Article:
Everyone has a book in them, it’s said. While Christopher Hitchens completed that phrase with “in most cases that’s where it should stay,” it doesn’t seem the public agrees. This is dramatically demonstrated by the expansion of U.S. publishing, as measured by Bowker, the U.S. issuer of ISBNs, the numbers that help track book sales. In 2002, Bowker issued 247,777. In 2012 (the most recent figures available), demand rose to 2,352,797—an increase of 2,105,020, or a whopping 849.5 percent.
In Library: An Unquiet History, historian and curatorial fellow for Harvard’s metaLAB Matthew Battles describes Melvil Dewey’s impatience with inefficiency in library work in the 1870s. “To Dewey, local interests and special needs were less important than the efficient movement of books into the hands of readers,” he writes. That crisp statement of purpose should be an inspiration to the current discussions around making library collections and programs visible and available on the web.
Recently, I was teaching a privacy class for librarians, and the topic turned to the privacy versus convenience trade-off—the occasional annoyances of using privacy-enhancing technologies online. An audience member laid out what she felt I was asking of the group. “You’re telling us to start selling granola when everyone else is running a candy store.”
With a slew of superheroes getting the big screen treatment in recent years, comic books are gaining even more cachet as a cultural touchstone. Big-budget blockbusters and critically acclaimed TV spin-offs have helped to spawn a new generation of comic book fans and reignited the spark in former readers, while alternative titles bring in fans who aren’t the superhero type (see “Picture the Possibilities,” LJ 6/15/16, p. 30ff.). Meanwhile, sf has long since gained mainstream acceptance without losing its ability to stir deep devotion (witness the plethora of Doctor Who merchandise), and anime and manga are reaching ever-larger portions of the American populace, particularly among teens and new adults. Board and card games, too, are seeing a dramatic resurgence in popularity alongside their high-tech counterparts, and once under-the-radar fanfiction and fan art are now far more widely known and accepted.
“We needed to change the conversation about libraries,” says Gina Millsap, CEO of Kansas’s Topeka and Shawnee County Public Library (TSCPL), the 2016 Gale/LJ Library of the Year. Millsap refers to her ongoing work with the Aspen Institute, an international leadership development nonprofit that has turned a lens toward public libraries. In October 2014, Aspen sparked a conversation about the future of libraries with its release of a report titled “Rising to the Challenge: Re-Envisioning Public Libraries.” TSCPL served as a case study. “The report gave us a framework and concepts to take out to the community,” Millsap tells LJ. As libraries engaged with the report, it became clear that many wanted more hands-on guidance about how to take recommendations from Rising to the Challenge and turn them into practical, achievable goals. In response, Aspen developed a new toolkit featuring 12 chapters of “ACTivities” covering topics such as “The Library as Civic Resource,” “The Library as Literacy Champion,” and “Jobs and Economic Development” to help libraries dig into the work of transformation, released in January as the “Action Guide for Re-Envisioning Your Public Library.”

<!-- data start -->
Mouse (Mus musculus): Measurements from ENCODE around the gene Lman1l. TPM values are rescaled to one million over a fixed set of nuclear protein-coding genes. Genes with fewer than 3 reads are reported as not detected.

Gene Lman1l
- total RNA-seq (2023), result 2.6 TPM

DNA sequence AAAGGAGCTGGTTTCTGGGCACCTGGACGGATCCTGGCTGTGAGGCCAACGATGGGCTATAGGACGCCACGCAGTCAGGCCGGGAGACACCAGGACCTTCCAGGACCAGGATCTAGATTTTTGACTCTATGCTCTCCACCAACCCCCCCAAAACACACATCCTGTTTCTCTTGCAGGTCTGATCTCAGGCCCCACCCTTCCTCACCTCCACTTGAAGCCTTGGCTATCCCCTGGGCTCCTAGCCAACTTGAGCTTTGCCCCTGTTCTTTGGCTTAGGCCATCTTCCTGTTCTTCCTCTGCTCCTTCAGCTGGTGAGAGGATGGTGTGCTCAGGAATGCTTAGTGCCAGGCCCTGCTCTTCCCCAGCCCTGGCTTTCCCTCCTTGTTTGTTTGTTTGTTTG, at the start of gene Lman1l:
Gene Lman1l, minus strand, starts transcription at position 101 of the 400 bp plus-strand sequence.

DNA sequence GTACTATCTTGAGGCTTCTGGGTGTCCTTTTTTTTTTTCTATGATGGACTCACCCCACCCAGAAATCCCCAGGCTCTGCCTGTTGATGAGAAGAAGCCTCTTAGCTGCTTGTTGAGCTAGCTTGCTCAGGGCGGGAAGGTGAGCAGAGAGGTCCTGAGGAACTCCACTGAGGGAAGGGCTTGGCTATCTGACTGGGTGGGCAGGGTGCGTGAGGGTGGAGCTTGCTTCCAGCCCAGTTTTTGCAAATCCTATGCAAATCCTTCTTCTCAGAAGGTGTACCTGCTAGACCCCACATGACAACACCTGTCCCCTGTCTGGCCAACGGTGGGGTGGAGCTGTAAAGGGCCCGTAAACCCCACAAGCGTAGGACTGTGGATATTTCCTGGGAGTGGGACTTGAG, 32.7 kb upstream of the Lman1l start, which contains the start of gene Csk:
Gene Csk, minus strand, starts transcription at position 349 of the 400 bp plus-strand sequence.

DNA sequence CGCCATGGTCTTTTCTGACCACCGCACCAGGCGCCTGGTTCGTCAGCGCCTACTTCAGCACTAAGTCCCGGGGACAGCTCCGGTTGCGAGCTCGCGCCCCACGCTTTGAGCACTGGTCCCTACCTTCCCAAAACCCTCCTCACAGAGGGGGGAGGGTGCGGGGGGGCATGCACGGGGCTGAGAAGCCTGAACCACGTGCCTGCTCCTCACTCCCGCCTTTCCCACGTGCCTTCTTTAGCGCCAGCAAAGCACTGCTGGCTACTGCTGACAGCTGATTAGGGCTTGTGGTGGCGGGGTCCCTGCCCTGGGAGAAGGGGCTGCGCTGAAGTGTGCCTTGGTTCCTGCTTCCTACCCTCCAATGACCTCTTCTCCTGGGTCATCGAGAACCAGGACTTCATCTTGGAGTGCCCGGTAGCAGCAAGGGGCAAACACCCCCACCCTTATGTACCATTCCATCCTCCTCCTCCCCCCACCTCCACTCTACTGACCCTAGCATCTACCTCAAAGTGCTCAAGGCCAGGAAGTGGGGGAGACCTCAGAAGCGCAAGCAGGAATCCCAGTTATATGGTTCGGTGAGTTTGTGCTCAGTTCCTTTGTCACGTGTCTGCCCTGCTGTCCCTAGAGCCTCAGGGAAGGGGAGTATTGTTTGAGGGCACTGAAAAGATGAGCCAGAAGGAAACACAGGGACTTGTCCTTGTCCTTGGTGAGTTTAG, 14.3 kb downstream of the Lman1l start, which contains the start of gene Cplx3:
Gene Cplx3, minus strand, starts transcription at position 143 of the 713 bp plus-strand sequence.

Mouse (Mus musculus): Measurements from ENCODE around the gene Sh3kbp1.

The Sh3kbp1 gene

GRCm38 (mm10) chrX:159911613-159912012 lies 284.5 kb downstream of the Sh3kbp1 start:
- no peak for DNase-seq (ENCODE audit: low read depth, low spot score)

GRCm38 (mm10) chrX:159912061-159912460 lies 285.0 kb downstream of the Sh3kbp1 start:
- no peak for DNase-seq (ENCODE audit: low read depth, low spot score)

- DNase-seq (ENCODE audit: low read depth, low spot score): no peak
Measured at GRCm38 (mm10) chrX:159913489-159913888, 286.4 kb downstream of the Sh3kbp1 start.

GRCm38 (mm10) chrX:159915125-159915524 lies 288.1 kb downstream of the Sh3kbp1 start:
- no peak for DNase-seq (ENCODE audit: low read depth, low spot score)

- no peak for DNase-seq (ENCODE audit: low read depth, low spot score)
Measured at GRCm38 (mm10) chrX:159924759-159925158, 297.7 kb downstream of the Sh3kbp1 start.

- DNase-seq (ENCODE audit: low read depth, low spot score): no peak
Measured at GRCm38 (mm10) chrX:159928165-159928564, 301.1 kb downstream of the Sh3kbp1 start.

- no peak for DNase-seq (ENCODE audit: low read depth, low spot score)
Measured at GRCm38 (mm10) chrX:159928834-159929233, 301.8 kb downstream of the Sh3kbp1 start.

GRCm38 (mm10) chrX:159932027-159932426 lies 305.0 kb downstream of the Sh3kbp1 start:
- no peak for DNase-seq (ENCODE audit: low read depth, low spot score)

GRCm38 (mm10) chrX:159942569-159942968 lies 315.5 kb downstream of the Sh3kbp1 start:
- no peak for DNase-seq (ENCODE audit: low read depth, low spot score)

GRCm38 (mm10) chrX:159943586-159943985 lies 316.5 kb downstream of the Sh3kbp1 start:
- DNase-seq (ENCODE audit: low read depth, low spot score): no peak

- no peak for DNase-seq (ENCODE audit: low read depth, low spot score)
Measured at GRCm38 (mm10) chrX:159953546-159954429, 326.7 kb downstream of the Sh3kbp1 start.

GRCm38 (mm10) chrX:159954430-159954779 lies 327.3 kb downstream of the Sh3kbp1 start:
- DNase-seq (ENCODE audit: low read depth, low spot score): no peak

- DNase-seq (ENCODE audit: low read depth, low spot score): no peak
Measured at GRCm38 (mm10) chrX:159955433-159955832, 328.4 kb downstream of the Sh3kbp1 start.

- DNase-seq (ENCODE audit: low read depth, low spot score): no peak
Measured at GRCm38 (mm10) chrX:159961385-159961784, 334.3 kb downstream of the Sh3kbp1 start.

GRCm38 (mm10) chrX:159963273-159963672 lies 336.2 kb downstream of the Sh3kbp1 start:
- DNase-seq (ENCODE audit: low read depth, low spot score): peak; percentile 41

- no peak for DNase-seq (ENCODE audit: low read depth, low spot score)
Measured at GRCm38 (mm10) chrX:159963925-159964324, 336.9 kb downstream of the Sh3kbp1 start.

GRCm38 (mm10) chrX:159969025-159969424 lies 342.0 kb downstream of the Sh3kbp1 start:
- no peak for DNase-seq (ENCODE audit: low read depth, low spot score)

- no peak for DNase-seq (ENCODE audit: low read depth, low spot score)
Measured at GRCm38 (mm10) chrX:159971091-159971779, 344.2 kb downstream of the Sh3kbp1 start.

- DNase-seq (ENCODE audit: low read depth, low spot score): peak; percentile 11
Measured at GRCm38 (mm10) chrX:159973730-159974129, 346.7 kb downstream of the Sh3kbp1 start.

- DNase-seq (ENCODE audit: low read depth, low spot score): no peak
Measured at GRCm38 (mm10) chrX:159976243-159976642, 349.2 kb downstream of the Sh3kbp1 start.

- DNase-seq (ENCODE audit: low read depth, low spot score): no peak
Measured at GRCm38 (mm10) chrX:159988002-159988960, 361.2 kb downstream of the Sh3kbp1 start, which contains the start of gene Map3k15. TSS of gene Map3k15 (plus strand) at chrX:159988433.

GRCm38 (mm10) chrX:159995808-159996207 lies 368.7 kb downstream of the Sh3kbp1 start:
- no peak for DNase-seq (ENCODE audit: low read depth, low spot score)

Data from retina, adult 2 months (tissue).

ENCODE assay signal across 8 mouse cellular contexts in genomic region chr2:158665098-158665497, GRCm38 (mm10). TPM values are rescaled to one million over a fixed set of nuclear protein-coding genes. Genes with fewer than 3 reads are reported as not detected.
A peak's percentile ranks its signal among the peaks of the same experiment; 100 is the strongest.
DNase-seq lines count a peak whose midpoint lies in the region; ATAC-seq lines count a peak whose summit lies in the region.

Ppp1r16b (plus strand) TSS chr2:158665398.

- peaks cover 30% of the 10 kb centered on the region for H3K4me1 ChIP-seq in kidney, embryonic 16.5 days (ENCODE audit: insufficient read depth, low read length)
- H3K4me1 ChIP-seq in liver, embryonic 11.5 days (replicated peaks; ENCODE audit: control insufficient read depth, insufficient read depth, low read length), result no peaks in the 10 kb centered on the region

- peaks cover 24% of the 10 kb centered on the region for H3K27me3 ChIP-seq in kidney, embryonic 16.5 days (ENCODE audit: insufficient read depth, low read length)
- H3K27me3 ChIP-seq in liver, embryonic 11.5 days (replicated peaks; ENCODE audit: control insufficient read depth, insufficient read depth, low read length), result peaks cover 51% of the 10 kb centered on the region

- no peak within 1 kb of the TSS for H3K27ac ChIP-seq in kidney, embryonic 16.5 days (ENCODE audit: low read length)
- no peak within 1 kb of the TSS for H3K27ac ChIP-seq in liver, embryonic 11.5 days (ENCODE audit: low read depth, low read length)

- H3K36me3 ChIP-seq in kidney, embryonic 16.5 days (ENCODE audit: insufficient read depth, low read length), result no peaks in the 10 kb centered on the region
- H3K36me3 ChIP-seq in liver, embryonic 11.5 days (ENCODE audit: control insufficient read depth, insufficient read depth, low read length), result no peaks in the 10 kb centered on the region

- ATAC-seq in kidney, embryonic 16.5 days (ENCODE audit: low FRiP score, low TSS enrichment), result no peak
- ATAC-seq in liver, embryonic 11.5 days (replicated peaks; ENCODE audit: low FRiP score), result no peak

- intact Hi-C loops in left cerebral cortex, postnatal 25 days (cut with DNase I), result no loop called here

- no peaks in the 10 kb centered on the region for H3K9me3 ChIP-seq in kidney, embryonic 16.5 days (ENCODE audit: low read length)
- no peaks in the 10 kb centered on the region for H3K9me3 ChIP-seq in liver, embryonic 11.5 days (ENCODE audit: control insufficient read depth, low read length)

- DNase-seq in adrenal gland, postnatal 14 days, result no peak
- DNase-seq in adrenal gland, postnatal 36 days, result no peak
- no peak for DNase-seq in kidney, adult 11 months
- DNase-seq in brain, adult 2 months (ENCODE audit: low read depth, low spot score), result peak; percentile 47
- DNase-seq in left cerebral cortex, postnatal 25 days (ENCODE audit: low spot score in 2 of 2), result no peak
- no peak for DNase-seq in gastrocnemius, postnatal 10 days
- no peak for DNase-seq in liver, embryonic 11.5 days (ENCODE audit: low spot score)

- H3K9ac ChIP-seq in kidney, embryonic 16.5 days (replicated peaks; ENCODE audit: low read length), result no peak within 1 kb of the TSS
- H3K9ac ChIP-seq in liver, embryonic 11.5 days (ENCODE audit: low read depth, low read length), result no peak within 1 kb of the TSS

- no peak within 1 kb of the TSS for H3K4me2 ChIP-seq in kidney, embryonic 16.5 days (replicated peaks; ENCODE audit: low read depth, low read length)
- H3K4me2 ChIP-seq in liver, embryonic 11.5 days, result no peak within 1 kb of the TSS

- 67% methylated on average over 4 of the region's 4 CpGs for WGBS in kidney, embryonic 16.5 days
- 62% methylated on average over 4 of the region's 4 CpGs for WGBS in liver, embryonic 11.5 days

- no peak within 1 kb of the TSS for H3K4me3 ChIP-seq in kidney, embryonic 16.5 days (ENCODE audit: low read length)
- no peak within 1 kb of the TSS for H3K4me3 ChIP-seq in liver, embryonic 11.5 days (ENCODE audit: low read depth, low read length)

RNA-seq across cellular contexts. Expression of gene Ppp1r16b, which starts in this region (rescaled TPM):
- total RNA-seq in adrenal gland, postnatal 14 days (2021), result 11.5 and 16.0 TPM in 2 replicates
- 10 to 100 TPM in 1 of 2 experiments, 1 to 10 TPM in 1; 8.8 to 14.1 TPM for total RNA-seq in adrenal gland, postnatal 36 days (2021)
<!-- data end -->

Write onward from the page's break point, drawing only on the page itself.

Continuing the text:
Digital signage has become a familiar sight in retail stores, restaurants, hotels, and other businesses. With large flat-panel televisions now relatively inexpensive, many libraries have jumped on board with this trend as well, using digital signs to display a rotating series of regularly updated images, such as announcements, book covers, or information about upcoming events.
Few libraries are better positioned to host a daylong conference than the Nashville Public Library (NPL). NPL’s elegant Main Library opened in 2001 and still feels new, in part because its style, which designer Robert A.M. Stern described as “modern classical” and which features Ionic columns, Georgia marble floors, and Alabama limestone facing, doesn’t date as quickly as something intended to look state-of-the-art. Its 300,000 square feet include a large, self-contained event space that was perfect for attendees from around the United States to do a deep dive into library design informed by, but not disturbing, the surrounding library business as usual.
Since before Ellis Island became the gateway to the United States for many, libraries have served immigrant communities with language classes and learning materials that can help ease the path toward employment and citizenship. Today, those services have expanded to include referrals to city and health-care services, cultural events honoring countries of origin, legal aid, small business and entrepreneurship assistance, and much more.
Last month, Yale University hosted “Terror on Tape: An Interdisciplinary Symposium on the History of Horror on Video.” Cheap slasher flicks from a bygone era may seem a bit lowbrow for the Ivy League, but David Gary, Yale’s Kaplanoff Librarian for American History, writing for the Atlantic last summer, made a compelling case for the university’s collection of 3,000 VHS horror movies from the 1970s and 1980s.